Vancouver Art Gallery unveils Monet’s Secret Garden

The new exhibition showcases revelations from the artist’s private collection
Claude Monet’s last painting before his death was the standout Les Roses | Contributed photo

Fancy a wander through the fertile mind of a visionary painter? The Vancouver Art Gallery invites its visitors to journey into the private collection of one of history’s most audacious artists with Claude Monet’s Secret Garden, the most comprehensive exhibition of the French painter to be mounted in Canada in two decades.

The exhibition – which opened to the public on June 24 – features 38 paintings spanning Monet’s career, including those created at the beginning and end of his prolific life. The 38 paintings are on loan from the Musée Marmottan Monet in Paris, and were entrusted to the museum following the death of Monet’s son Michel in 1966, who himself had inherited the collection from his father.  

The elder Monet was known to destroy his own work if he grew dissatisfied with it, said Marianne Mathieu, deputy director of the Musee Marmottan Monet, during a recent media tour of the exhibition. Thus, the paintings included in Claude Monet’s Secret Garden are those from which Monet did not wish to part.

Monet's 'Impression, Sunrise', the 1872 work that gave the Impressionist movement its name | Contributed photo

The exhibition is organized chronologically, beginning with the smaller works he created in the late 19th century when he took to plein-air landscape painting in the French countryside. The exhibition winds through the paintings that sparked the Impressionist movement – although not Impression, Sunrise, Monet’s 1872 work that gave the Impressionist movement its name – and culminates with the groundbreaking canvases he produced in Giverny, the small village in northern France where Monet resided from 1883 to the end of his life in 1926.

It was in Giverny where Monet first nurtured, and then painted, the now iconic water lilies (as he did in 1903’s Nympheas), as well as weeping willows and the famed Japanese bridge. These expressive, colourful and sweeping masterworks – some quite massive and many lacking horizons – display Monet’s profound appreciation for nature, according to Ian M. Thom, a senior-curator at the VAG who co-curated the exhibition with Mathieu.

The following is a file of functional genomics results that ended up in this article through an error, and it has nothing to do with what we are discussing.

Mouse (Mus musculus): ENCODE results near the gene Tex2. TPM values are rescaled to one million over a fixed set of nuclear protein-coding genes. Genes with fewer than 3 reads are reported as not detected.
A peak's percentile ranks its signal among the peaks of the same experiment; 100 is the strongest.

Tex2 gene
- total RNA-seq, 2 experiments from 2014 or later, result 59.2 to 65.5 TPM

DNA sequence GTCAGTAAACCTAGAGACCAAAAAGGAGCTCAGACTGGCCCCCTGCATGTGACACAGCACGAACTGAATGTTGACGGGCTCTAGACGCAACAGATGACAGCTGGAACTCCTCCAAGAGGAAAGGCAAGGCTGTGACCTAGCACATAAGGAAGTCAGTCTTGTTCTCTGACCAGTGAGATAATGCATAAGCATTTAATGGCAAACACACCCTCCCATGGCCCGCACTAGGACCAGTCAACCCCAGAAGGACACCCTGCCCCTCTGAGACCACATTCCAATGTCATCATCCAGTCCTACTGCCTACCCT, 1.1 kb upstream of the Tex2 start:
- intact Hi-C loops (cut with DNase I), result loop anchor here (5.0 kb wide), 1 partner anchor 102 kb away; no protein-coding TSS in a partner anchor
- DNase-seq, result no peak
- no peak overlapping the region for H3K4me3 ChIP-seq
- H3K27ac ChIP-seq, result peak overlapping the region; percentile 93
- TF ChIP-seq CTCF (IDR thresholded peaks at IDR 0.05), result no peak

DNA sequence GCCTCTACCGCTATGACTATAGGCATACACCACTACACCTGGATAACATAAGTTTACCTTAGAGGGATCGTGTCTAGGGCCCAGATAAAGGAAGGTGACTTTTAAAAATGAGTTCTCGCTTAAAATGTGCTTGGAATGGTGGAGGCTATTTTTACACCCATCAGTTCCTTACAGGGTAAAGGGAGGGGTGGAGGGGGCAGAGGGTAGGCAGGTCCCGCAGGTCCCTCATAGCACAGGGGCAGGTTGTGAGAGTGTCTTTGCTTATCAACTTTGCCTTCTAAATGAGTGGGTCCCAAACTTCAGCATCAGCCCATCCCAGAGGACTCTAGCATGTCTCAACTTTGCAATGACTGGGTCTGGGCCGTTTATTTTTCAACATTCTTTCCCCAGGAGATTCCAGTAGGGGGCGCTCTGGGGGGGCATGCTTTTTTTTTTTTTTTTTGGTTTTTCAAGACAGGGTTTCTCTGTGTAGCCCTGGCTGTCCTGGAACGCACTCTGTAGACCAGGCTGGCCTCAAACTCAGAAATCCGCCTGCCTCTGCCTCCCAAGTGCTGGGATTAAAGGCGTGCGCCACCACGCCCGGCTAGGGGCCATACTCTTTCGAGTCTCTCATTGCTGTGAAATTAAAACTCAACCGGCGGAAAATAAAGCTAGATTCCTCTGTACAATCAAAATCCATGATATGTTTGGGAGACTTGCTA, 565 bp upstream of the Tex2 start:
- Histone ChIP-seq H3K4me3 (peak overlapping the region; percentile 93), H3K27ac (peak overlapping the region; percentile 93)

The exhibition highlights “just how brilliant of an artist [Monet] was,” says Thom, in a post-tour interview. “Seeing these things in reproduction is nowhere near like seeing them in the flesh. The subtlety of some of these works, and the freedom of the brushstrokes, is quite extraordinary. You can take little details of some of these paintings and they’d function perfectly well as abstract paintings.”

Claude Monet’s Secret Garden ends with Les Roses, the last painting he created before his death in 1926 at the age of 86.

The Monet exhibition is but one of several inhabiting the VAG this summer. Stephen Shore: The Giverny Portfolio occupies the room between Claude Monet’s Secret Garden and a dedicated Monet gift shop; this adjunct exhibition features a series of photographs shot by photographer Stephen Shore during visits to Monet’s Giverny gardens between 1977 and 1982.  

Also on the summer schedule: an exhibition of mixed media work by Los Angeles-based artist Elad Lassry; Persistence, which presents works from the Gallery’s collection that illuminate the shifting role and endurance of technologies, physical objects, and bodies; and Pictures From Here, which explores the birth of Vancouver’s photo-conceptualist movement through the work of Roy Arden, Christos Dikeakos, Stan Douglas, Greg Girard, Mike Grill, Fred Herzog, Jeff Wall, Ian Wallace, Paul Wong, Cornelia Wyngaarden, Andrea Fatona, and others.

ª Claude Monet’s Secret Garden runs until Oct. 1 at the Vancouver Art Gallery. More at vanArtGallery.bc.ca.

Vancouver Westender


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